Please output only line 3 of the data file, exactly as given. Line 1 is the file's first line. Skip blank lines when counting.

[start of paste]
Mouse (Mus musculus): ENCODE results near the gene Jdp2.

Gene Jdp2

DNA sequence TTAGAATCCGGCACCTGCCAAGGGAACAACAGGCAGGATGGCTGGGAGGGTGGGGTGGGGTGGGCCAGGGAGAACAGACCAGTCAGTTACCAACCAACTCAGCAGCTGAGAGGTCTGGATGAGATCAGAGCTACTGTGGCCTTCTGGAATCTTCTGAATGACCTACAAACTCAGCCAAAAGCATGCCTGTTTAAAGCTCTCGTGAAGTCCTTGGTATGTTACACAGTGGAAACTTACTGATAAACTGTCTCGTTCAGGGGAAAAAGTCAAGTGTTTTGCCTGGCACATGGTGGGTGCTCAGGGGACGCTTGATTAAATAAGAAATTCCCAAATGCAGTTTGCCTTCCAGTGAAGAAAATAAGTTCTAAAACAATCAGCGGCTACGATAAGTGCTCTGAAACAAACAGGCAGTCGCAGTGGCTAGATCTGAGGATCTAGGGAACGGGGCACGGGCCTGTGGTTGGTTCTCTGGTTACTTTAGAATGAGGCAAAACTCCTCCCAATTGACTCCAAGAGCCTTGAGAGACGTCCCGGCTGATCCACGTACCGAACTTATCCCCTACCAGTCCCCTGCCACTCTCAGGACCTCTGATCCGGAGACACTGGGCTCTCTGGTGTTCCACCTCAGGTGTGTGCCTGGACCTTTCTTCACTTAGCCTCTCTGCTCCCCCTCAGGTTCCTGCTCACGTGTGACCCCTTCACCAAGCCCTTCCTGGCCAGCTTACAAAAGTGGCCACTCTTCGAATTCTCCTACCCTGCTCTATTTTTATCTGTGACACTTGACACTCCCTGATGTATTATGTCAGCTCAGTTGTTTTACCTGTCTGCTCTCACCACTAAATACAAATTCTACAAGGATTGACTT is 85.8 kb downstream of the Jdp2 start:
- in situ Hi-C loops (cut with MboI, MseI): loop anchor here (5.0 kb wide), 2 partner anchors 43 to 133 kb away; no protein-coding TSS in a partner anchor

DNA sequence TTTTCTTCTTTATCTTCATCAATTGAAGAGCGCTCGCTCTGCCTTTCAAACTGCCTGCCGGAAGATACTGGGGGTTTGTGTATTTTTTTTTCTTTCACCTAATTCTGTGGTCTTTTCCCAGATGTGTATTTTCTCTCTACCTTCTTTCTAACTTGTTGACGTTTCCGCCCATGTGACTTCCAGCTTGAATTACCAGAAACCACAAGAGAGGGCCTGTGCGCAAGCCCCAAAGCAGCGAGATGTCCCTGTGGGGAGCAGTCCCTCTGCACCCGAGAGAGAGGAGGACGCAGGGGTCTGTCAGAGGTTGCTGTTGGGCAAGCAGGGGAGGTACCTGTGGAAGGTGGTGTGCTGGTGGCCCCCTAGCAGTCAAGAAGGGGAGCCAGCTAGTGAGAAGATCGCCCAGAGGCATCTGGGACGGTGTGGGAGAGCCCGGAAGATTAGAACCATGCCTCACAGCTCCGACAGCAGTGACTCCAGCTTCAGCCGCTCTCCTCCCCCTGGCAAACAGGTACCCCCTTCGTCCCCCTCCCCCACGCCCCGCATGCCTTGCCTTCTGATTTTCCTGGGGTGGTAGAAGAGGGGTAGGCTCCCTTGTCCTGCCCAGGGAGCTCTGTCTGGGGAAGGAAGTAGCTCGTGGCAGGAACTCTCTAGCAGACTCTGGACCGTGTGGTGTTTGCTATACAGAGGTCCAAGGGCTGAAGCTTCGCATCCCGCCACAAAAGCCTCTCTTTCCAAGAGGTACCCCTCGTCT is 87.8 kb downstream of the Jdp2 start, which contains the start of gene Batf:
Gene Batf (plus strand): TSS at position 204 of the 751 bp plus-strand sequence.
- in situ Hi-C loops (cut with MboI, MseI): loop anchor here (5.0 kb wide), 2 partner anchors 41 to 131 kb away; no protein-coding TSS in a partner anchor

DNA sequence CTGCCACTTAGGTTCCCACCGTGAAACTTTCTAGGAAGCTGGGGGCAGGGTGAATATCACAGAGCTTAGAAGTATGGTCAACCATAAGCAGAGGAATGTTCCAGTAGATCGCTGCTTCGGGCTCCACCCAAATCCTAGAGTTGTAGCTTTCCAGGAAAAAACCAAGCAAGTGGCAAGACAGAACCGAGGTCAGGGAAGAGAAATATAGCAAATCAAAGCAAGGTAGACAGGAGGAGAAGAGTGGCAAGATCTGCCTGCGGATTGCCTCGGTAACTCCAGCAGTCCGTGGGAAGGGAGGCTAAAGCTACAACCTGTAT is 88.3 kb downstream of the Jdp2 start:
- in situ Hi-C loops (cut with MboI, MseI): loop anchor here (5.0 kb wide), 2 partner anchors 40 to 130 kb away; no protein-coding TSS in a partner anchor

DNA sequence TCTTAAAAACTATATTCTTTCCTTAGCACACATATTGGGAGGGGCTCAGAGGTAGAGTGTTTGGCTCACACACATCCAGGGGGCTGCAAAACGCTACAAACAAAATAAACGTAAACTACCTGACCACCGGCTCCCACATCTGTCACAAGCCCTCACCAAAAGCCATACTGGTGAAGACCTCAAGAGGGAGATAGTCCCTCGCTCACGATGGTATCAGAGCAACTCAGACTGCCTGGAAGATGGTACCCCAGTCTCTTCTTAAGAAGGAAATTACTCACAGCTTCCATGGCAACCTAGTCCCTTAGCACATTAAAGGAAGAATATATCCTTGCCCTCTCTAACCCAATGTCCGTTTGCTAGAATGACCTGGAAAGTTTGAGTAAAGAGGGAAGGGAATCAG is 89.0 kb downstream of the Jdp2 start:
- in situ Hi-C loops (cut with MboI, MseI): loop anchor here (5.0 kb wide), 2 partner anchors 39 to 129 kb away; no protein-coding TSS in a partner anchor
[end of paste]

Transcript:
DNA sequence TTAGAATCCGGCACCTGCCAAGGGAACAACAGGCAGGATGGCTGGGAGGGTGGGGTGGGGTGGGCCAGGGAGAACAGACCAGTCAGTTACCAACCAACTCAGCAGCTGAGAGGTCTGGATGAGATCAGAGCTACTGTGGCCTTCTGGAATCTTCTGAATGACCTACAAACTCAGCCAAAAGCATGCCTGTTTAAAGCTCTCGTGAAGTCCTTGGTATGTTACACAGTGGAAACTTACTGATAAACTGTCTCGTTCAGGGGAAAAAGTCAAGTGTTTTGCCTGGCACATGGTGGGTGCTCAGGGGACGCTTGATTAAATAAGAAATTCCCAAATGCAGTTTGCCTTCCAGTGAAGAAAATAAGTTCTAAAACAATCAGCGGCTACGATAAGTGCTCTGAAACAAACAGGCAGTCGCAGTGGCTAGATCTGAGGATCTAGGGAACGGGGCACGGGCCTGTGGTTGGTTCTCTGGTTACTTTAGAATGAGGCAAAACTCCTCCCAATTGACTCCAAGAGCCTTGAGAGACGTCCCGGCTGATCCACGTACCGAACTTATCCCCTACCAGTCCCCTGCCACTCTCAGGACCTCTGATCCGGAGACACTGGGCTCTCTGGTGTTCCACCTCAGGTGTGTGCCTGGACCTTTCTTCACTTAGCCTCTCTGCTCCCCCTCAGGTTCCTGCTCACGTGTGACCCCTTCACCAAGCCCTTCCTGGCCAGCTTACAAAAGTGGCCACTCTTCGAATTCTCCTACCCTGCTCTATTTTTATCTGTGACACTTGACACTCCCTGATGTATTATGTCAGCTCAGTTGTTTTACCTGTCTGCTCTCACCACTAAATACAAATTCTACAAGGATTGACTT is 85.8 kb downstream of the Jdp2 start: